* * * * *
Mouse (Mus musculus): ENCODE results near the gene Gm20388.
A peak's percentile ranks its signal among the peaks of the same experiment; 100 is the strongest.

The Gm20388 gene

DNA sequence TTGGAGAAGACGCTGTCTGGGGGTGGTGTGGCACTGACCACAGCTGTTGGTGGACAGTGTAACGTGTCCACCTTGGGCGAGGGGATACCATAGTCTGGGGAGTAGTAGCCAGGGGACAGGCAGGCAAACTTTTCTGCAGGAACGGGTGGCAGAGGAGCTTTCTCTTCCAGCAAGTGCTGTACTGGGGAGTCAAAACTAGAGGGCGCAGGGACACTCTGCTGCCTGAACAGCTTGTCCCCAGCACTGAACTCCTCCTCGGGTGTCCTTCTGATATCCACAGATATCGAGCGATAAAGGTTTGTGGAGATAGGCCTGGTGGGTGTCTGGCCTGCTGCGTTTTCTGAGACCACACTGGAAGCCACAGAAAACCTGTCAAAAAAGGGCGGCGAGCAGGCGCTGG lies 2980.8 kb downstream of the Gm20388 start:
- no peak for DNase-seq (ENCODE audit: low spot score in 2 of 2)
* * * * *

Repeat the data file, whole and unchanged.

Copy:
Mouse (Mus musculus): ENCODE results near the gene Gm20388.
A peak's percentile ranks its signal among the peaks of the same experiment; 100 is the strongest.

The Gm20388 gene

DNA sequence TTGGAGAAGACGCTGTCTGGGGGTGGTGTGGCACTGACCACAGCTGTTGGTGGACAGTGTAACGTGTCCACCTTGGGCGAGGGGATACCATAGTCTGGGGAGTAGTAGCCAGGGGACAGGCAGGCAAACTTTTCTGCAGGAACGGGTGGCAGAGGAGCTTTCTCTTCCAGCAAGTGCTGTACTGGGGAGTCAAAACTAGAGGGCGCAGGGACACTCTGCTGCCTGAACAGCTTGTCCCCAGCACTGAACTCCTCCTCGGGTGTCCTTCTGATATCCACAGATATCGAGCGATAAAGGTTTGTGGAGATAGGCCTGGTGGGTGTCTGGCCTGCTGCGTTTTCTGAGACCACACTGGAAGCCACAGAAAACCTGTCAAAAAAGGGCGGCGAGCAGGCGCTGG lies 2980.8 kb downstream of the Gm20388 start:
- no peak for DNase-seq (ENCODE audit: low spot score in 2 of 2)